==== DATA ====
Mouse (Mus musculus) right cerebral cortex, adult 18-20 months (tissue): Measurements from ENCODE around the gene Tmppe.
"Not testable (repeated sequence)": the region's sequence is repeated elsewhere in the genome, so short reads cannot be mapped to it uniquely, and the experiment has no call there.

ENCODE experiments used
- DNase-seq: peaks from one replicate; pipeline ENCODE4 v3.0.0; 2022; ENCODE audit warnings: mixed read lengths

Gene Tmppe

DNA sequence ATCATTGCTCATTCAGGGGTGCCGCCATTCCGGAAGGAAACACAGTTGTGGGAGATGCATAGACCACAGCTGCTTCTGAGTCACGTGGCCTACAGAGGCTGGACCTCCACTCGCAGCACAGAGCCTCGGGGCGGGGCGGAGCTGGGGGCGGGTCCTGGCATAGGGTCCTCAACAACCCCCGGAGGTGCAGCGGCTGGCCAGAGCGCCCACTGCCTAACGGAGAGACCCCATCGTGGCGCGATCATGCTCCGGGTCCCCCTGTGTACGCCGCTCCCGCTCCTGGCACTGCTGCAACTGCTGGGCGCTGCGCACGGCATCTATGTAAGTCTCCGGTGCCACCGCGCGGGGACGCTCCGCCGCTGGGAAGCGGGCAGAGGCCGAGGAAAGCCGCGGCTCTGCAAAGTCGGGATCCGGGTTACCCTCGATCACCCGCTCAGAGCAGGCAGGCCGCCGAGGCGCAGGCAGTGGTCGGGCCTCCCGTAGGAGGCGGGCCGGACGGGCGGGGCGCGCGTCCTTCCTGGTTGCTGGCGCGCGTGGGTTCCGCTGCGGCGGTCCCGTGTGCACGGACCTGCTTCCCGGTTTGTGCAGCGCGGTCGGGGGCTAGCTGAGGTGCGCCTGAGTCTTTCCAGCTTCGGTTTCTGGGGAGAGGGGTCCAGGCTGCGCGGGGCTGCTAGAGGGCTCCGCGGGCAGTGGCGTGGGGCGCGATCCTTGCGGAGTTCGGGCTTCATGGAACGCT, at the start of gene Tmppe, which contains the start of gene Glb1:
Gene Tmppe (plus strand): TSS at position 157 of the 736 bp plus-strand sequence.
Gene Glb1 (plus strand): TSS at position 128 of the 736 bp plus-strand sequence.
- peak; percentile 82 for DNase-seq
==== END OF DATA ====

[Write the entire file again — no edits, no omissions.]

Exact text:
Mouse (Mus musculus) right cerebral cortex, adult 18-20 months (tissue): Measurements from ENCODE around the gene Tmppe.
"Not testable (repeated sequence)": the region's sequence is repeated elsewhere in the genome, so short reads cannot be mapped to it uniquely, and the experiment has no call there.

ENCODE experiments used
- DNase-seq: peaks from one replicate; pipeline ENCODE4 v3.0.0; 2022; ENCODE audit warnings: mixed read lengths

Gene Tmppe

DNA sequence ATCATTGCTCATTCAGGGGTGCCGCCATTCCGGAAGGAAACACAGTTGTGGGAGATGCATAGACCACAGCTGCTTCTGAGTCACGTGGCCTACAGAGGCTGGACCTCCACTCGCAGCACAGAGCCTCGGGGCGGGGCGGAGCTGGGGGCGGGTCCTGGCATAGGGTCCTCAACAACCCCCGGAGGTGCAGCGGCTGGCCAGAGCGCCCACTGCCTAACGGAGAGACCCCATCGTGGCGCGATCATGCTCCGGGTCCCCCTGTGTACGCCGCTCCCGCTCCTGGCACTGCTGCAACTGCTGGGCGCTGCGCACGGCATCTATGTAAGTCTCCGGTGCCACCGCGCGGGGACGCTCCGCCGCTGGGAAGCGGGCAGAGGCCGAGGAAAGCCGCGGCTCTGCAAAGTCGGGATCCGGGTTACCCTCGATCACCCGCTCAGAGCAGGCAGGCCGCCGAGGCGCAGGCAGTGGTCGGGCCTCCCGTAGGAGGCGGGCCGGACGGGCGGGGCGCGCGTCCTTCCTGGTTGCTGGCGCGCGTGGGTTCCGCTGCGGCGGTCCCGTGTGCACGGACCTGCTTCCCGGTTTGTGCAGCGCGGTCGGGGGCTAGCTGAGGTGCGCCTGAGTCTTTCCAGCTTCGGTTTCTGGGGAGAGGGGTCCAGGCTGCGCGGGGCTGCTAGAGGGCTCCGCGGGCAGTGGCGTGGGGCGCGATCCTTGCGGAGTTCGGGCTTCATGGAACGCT, at the start of gene Tmppe, which contains the start of gene Glb1:
Gene Tmppe (plus strand): TSS at position 157 of the 736 bp plus-strand sequence.
Gene Glb1 (plus strand): TSS at position 128 of the 736 bp plus-strand sequence.
- peak; percentile 82 for DNase-seq